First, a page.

NFL Films Senior Producer Greg Cosell makes regular appearances on KNBR to discuss the San Francisco 49ers and Oakland Raiders. On Wednesday, following the 49ers decision to start Colin Kaepernick this Sunday against the Buffalo Bills, Cosell spoke with KNBR about the decision. He has had his share of critiques of Kaepernick the last couple years. He talked about the issue of his track record versus the value of a new coaching staff. Here’s a transcript of his comments, and you can find audio here.
I’m just gonna tell you, when I watched the tape of their offense last Friday morning. After we shot my matchup show, I watched that tape, because they obviously played Thursday night. And here was the last thing I typed when I had finished watching the 49ers offense. The tape tells you that Gabbert is not executing the pass offense effectively. When the coaching staff dials up route concepts that beat the defense, and your quarterback doesn’t execute, either with bad throws or not turning it loose, you have to think long and hard about making a quarterback change.
On hookup not being made on various passes:
When the coaches worked as hard as they do, and people can say what they want about coaches, whether you’re on a winning team or a losing team, coaches are putting in ridiculous hours. They’re constantly looking at tape, looking for any edge they can get based on play-calling versus a particular defense. And when they dial it up, and it works, those plays have to be executed. Because you know what? It doesn’t always work because a defense, those coaches work as well. Not every play works as designed. When it works as designed, those plays have to be executed.
On if we can think Colin Kaepernick fixed his accuracy in the past year:
Well, all you can do is go by track record, and the track record up to this point as far as that is obviously not real good. What you hope is that maybe with a new voice in his head — new coach, different offense — that he just registers it differently, takes it in internally and that he can function effectively. At this point, there's no point in saying that he can or can't do it because we don't know. All you can do is look at track record. He has a very checkered track record. He played extremely well for a number of games, his first 10 games as a [second-year player], and for a bit after that, and then all of a sudden he did not play well. So you just try to take all that information, kind of put it in the blender and see what comes out. But very often, when you change the voice in your head from a different coaching staff, things can click. We'll see if that's the case."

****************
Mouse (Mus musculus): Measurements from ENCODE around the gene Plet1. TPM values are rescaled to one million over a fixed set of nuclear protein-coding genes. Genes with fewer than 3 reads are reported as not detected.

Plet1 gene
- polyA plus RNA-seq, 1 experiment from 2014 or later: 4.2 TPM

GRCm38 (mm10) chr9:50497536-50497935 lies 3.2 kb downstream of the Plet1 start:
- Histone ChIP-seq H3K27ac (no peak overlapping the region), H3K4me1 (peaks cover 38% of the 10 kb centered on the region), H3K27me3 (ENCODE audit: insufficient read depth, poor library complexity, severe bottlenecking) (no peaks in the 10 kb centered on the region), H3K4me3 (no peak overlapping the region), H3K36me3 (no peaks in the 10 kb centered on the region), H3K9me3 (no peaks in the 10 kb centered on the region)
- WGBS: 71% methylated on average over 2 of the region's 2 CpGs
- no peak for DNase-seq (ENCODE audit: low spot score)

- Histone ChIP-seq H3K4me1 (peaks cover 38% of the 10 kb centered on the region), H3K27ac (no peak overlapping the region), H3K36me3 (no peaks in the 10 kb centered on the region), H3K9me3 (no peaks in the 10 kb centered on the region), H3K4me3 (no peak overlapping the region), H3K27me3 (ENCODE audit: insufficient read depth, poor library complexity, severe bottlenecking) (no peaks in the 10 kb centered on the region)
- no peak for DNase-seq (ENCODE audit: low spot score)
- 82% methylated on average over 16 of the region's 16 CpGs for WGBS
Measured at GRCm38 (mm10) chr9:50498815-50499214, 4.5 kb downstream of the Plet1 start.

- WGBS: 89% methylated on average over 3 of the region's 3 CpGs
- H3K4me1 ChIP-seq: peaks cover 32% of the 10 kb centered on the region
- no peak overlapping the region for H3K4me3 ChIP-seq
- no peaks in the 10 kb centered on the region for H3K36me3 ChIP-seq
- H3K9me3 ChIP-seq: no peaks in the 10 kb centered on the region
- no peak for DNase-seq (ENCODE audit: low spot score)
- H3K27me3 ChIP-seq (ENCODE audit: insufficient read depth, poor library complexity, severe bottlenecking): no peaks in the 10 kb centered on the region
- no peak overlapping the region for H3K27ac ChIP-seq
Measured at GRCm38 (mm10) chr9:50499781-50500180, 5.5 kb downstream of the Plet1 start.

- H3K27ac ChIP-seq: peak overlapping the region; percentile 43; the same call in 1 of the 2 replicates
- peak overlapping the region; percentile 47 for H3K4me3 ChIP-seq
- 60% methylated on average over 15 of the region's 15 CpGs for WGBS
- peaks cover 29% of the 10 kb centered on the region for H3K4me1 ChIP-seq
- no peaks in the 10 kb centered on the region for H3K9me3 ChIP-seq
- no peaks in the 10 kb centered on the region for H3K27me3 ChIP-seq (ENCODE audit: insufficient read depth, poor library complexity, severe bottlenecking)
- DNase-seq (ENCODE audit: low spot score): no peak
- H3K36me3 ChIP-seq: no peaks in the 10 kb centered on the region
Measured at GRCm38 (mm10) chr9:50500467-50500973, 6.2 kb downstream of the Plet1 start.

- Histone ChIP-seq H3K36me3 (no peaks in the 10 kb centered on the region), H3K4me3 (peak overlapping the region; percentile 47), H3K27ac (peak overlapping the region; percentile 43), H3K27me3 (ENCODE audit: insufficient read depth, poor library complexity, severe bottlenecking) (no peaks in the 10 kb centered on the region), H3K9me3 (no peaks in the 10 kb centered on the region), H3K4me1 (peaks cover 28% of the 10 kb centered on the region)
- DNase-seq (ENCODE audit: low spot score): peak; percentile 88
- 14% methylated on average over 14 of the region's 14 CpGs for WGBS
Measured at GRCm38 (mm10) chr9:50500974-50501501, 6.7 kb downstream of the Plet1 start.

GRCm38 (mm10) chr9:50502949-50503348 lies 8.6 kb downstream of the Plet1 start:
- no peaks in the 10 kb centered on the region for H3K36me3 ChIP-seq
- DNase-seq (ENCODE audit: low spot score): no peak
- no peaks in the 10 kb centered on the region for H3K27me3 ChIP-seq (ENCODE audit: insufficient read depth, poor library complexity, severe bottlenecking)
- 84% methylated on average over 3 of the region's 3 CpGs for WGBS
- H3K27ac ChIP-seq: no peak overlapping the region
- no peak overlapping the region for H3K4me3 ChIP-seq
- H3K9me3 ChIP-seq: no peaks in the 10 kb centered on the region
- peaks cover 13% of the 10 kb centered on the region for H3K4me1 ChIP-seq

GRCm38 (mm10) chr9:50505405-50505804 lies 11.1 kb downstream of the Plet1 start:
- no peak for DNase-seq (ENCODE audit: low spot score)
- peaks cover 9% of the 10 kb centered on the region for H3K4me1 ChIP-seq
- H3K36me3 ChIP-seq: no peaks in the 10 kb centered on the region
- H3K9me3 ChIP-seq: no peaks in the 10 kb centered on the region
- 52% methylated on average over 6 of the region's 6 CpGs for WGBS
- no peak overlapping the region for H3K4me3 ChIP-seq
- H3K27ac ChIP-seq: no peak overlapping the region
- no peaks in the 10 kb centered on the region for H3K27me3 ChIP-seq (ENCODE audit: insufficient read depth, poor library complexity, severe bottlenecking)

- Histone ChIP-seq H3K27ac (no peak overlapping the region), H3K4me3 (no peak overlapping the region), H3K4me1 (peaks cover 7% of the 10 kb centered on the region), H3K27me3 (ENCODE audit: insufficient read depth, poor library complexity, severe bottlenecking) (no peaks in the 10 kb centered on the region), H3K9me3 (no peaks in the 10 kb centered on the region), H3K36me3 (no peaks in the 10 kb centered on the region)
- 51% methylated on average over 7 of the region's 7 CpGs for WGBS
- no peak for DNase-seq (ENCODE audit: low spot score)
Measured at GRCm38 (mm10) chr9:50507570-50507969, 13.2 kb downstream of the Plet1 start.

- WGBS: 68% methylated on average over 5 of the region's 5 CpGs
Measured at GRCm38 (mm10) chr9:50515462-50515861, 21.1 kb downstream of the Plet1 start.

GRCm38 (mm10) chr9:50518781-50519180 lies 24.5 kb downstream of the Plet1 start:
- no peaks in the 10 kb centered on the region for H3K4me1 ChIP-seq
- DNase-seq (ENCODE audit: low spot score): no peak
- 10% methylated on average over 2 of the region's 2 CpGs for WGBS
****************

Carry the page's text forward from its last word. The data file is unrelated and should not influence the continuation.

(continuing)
On not liking Kap’s fundamentals:
That’s correct, that’s true. That’s not a disputable point, that’s like a mathematical equation, like 2 and 2 is 4. Those things you just mentioned are not good. Now, here’s the kind of offense he's in with Chip — there's not a lot of deep drops, it's a short quick passing game. Ball comes out quick, short throws, some intermediate throws, they take a shot here and there. But in that style of offense the traits you absolutely need are precise accuracy, you need to throw with some pace and touch, because when you're throwing the ball at nine yards you don't throw a 100mph fastball. So those are the traits that he'll need to show to be successful within the context of this offense.
Now, the flip side of that is, do you make some adjustments in your offense to account for the style of your quarterback? Look, everyone talks about Chip Kelly and says, this is what he does. But everybody has a whole gamut of plays in their playbook. It’s just what they choose to call, and what they’re comfortable calling. Because coaches coach and call what they know, but they still have a wide playbook. So now we’ll see if Chip calls the same game, or maybe you see different things.
On if real Chip Kelly offense has arrived yet:
I mean, that’s been the most intriguing thing to me, and I certainly don’t know the answer as to why. But we’ve not seen the true tempo offense that Chip was obviously known for, and that he’s talked so much about. Because I know in Philly, whenever there were concerns and he got asked questions, now again, it’s the media and coaches can say whatever they choose to to the media, but his response was normally, we gotta increase our tempo, we have to play faster. So this is an offense where, I really took notice watching the Thursday night game, because it was a national TV game, and I could see every play, and you see the play clock. There were many, many plays in which the play clock got under 10 seconds. I mean I don’t think that happened more than ten times in Philadelphia, unless they were trying at the very end of games to just milk the clock. But that was really a surprise.